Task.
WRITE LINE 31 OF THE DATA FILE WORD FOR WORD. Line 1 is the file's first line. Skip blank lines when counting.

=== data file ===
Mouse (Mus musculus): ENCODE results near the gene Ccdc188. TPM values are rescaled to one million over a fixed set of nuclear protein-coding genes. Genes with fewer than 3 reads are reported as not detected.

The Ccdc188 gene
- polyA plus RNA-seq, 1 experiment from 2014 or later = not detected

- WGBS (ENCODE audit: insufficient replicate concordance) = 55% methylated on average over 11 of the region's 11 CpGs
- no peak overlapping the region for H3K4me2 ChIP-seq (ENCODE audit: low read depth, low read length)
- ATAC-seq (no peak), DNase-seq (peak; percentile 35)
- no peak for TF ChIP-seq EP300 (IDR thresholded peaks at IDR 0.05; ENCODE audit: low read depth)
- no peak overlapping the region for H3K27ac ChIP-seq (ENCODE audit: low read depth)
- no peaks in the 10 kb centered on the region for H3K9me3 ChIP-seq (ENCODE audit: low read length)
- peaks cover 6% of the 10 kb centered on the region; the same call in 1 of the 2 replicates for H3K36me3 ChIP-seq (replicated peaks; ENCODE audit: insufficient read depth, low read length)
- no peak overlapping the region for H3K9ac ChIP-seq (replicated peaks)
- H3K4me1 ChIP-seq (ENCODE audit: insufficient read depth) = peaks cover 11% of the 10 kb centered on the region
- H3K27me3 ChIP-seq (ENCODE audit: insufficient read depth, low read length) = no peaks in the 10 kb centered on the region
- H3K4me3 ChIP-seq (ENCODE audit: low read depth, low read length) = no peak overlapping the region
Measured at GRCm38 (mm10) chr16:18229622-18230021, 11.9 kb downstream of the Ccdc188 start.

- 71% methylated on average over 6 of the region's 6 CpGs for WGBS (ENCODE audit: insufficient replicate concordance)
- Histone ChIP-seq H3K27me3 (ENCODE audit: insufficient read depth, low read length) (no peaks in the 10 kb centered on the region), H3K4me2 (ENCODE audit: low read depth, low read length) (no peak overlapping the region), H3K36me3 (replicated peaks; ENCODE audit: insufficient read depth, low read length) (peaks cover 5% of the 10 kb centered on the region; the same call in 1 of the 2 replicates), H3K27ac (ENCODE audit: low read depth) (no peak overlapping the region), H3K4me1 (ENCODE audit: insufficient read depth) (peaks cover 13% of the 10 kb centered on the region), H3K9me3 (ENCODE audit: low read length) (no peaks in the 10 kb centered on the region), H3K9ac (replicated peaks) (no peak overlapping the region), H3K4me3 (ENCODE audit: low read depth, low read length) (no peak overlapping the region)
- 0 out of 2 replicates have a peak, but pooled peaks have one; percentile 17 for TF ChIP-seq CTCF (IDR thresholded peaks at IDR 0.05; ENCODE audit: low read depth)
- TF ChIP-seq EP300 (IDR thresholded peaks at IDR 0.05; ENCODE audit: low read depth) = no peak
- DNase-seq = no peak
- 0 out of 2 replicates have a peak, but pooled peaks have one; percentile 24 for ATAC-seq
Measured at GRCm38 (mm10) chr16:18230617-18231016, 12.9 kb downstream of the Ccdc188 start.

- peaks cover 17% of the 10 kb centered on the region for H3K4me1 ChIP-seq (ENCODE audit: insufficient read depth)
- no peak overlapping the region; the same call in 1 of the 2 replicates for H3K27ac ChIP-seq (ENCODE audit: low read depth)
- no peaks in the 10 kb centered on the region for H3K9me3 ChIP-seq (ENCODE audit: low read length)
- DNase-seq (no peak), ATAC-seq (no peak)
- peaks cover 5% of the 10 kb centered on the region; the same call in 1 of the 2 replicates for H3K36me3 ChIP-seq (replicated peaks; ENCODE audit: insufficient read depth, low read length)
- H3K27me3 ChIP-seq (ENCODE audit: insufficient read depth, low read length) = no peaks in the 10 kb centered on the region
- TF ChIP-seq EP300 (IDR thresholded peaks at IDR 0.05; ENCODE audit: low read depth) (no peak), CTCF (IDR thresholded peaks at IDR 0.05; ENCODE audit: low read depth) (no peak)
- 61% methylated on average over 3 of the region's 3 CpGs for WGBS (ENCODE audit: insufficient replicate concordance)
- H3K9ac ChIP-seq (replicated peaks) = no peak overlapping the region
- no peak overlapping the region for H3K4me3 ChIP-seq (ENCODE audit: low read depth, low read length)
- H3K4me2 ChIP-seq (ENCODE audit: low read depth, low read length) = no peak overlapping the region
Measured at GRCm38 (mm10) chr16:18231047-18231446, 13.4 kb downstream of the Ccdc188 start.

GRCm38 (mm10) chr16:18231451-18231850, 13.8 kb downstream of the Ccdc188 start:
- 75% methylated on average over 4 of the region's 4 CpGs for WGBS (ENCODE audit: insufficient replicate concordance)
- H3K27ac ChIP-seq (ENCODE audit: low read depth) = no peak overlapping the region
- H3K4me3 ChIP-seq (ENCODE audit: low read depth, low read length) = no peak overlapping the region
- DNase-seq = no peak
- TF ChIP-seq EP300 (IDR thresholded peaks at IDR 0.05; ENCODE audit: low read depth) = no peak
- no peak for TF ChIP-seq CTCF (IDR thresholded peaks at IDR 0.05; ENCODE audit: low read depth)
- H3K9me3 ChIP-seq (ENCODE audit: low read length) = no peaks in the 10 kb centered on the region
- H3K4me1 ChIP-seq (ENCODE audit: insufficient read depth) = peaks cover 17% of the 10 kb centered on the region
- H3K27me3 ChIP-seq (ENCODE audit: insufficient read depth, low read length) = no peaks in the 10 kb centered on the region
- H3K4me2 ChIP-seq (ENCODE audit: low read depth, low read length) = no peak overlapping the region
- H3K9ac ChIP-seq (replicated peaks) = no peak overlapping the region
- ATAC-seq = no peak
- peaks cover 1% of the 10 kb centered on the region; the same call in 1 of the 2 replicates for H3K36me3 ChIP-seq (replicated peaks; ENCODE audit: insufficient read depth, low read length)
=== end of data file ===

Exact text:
- H3K9ac ChIP-seq (replicated peaks) = no peak overlapping the region